This year's run was a true out and back, so I saw runners on the return and knew what place they were in. Drew Shelfer always amazes me at this race, as he came off the summit in 3rd place. I high fived him on his way down. Not too far in 4th was fellow UCRR runner Jonathan Savage. You could tell he was running strong on his return and evidently see the positive energy running downhill. Byron was just coming off the summit as I started my posthole action to the top. I had less than a mile to go to the summit, and picked up my pace to run all the way until I got to the short trail to the summit. It was deep snow, and we were postholig all the way to the top. My hands were frozen. I tried to drink all the water out of my bottle before filling up, but it was frozen. I tapped the summit sign, and returned to the ranger station which is where I shoved 3 handfuls of sun chips, and downed half a liter of water and coke.

As I was shamelessly stuffing my face with any calories I could get in I recognized ranger Matt! Ranger Matt helped me and Greg during our 98 mile stage run fight off a bear on the summit of Mt. Mitchell last year after the bear broke into Greg's truck and ate all of our food. Ranger Matt, thanks for helping out!! We exchanged hellos, and I grabbed one more handful of chips and refilled my bottle.

It was 6 degrees at the summit and the wind made it feel like it was -20! My hands were still frozen and numb. My water bottle was dead weight, as it remained frozen the entire run down 128. On the way down I saw D.C, Wendy, Liz, Doom, and many others! Here I ran a bit faster and consistently downhill. I noticed someone on the side of the road taking a photo of a tiny mouse as I pushed downhill at a faster pace. I wanted to get out of the cloud, and I kept telling myself that it was a really hot day in Black Mountain.

I came back thru David and Terry's aid station. Here I saw a few runners putting on yacktracks again. David hooked up some hot tea in my water bottle and I was out of there in 30 seconds. Guys, thanks for an awesome aid station. I peeled off the gloves as the hot tea did the trick in bringing the fingers back to life. It took a few tries before the hot tea worked its way to the nipple of the bottle and finally some hydration. I kept up my pace, knowing that this is where I could make up time.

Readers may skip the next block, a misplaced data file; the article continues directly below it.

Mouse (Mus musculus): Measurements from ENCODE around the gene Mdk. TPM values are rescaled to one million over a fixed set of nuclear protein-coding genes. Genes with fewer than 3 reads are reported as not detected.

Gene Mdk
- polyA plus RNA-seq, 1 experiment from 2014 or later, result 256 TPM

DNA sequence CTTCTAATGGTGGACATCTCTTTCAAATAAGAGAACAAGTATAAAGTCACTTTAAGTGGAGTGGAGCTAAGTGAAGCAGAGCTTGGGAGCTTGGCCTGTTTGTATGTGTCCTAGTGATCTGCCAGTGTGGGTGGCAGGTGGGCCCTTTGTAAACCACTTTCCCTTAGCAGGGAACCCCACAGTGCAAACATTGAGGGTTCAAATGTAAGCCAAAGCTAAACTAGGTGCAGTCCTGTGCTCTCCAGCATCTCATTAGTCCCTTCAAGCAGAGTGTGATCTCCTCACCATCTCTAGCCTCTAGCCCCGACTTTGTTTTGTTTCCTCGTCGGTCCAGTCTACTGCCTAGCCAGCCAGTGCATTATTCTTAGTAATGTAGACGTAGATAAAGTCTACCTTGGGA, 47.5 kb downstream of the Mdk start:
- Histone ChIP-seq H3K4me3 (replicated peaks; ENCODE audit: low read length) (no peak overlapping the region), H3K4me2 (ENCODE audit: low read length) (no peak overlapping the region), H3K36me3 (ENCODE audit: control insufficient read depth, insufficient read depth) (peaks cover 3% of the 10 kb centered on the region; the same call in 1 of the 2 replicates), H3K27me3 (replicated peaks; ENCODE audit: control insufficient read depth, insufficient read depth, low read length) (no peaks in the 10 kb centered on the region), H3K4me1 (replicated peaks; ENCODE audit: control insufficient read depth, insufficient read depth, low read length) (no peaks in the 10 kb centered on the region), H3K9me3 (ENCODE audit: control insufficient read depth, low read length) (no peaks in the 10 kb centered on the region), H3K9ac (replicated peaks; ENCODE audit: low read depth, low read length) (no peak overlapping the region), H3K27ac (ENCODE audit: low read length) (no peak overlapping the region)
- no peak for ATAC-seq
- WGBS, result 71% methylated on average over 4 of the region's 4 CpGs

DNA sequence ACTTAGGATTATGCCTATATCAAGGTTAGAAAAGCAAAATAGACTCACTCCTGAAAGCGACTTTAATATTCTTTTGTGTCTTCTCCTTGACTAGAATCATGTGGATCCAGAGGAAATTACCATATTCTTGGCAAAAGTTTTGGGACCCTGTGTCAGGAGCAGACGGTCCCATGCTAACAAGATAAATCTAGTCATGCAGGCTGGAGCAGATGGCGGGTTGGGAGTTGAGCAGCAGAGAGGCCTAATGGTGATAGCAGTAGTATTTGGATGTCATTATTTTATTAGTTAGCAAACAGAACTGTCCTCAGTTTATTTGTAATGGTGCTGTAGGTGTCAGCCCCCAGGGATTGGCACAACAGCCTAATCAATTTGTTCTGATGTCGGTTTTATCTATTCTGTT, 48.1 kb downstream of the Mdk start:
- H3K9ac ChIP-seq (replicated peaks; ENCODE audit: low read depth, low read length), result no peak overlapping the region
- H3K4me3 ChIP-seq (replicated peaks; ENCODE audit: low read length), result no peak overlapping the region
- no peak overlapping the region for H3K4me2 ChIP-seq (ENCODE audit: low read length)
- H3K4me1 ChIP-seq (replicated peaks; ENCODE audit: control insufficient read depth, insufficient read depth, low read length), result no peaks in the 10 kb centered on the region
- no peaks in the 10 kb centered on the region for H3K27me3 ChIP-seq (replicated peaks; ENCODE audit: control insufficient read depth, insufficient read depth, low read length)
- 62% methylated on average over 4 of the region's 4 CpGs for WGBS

It got much warmer, and I stripped down to my Jersey, putting everything I had worn into the three back pockets. A few miles later I passed Dwight Shuler who was running strong with the biggest "sweatcicle" I have ever seen. He had on microspikes. As we dropped in elevation, it got warmer, and the sun began to shine. I ran hard all the way to lake Tomahawk which is where I saw Mad A who ran a few hundred feet with me to the finish. I was the 15th challenger to cross the finish line in 5:39:27. The range in temperatures from lows on the summit with windchill of -20 to upper 40 degrees in Black Mountain made this years challenge that much more of a challenge.

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Race Director Jay Curwin:

"The 13th Mount Mitchell Challenge and Black Mountain Marathon saw some of the most extreme weather yet.
2010 snow levels prevented runners from traversing the summit trails, limiting them to an up and back trek on the paved section of the Park road, but this meant for a 10 mile stretch of complete exposure on the summit ridge, with winds topping 50mph and 6 degree temperatures.
Marathoners and Challengers alike, faced conditions on the 18 mile section of the Toll Rd. that ranged from ankle/shin deep snow to stretches of hard ice and softening mud...Even with a shortened marathon course, times for the shorter race were slower than years past.
With the abreviated Challenge course, times were a little faster (about 30 minutes for the top runners)...due, in part, to athletes simply wanting to get down out of the arctic cold as fast as possible! Volunteers told stories of aid station supplies freezing solid while sheltered inside summit buildings...In a word; it was cold!
The Challenge provided no drama for the overall wins this year...2008 champion and LaSportiva athlete, Jason Bryant bolted from the start and led wire to wire...Bryant held a 20 minute lead by the halfway summit turnaround and had extended that to almost 30 minutes at the Lake Tomahawk finish line...his time of 4:31:16 provided some redemption for his 2009 DNF...On the women's side, Vasque's Krissy Moehl had no trouble with the conditions...Being from Washinton state, she faces mountaintop snow on a regular basis...and demolished the women's field by over an hour to win with a 5:10:38."

2 comments:

stanstin said...

Is there a Crowders 50K or Ridgeline race? I noticed that you and another runner both have it listed for March 13....I don't think I will run it, but I was only curious....congrats on Mt. Mitchell, incredible.

Sultan said...

Stanstin,

Yes, its an unofficial gathering of trail runners that wanted to do the Crowders 50k on 3.13.10. Should be fun!